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Shake-up needed of urgent care

Patients are confused about where to go, report finds

Jo Carlowe

Wednesday, 23 November 2011

Urgent care needs to be simplified and its relationship with general practice changed.

In the report Breaking the mould without breaking the system, produced by the Primary Care Foundation, supported by the NHS Alliance and ‘originally sponsored’ by the DoH, urgent care is described as ‘complex and fragmented’.

The report states that patients are confused about where to access care given the wide-range of options including NHS Direct, GPs, A&Es, walk-in centres, urgent care centres and polyclinics.

Moreover, the report says evidence suggests opening new services simply opens up new demand. It calls on commissioners to take a fresh look at their urgent care strategy and the range of disparate services commissioned over the last ten years.

“Can all services really be justified? How do they add value to patient care? Are commissioners paying twice for the same service?” asks the report.

It goes on to describe general practice as the bedrock of any urgent healthcare system.

“There is a need for greater emphasis on ensuring individual practices respond rapidly and effectively to patients with an urgent need. If all practices improved the speed and effectiveness in responding to same day requests, there would be a substantial beneficial effect on the wider healthcare system; all commissioning strategies for urgent care should start by addressing the key role of general practice.”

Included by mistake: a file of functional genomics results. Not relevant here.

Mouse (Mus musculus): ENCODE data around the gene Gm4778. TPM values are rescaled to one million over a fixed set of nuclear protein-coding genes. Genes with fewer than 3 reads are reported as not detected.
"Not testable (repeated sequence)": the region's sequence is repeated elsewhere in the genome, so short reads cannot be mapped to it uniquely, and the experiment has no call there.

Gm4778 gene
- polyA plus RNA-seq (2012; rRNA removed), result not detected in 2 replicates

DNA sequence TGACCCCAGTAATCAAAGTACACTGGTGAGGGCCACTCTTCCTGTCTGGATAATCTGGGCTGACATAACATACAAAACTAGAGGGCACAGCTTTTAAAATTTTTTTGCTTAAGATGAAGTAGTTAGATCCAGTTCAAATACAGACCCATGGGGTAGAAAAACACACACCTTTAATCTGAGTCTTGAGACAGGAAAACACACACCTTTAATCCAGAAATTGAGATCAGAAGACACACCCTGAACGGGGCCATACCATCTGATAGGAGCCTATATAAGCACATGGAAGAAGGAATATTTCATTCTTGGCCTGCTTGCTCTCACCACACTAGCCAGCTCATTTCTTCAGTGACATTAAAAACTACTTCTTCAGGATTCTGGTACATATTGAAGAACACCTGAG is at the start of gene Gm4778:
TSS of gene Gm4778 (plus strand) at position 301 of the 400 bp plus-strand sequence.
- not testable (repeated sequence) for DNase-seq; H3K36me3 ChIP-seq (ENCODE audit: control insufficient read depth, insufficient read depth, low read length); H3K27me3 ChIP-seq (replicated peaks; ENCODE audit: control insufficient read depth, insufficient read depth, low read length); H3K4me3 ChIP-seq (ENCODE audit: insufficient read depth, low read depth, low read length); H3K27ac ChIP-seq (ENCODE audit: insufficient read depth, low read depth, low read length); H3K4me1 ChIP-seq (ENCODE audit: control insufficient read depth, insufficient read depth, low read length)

Rick Stern, urgent care lead, NHS Alliance and director of the Primary Care Foundation, explained: “We need a system that everyone understands and which gives easy and prompt access to patients. Creating an extra layer, by sending everyone to triage before a full consultation, is simply not effective or desirable, from the point of view of patients whose conditions can change dramatically within a short period of time.”

Dr Michael Dixon, chairman, NHS Alliance, added: “With the development of clinical commissioning, now is the time and opportunity for the whole network to think afresh about how to get the best possible urgent care system across a local community. We need to bring the system together and challenge the way urgent care is being currently delivered - we need to break the mould and find new ways to ensure that the system is fit for purpose and that our patients get the care they need and deserve.”

Breaking the Mould without Breaking the System will be formally launched at the NHS Alliance Conference in Manchester on 1st December.

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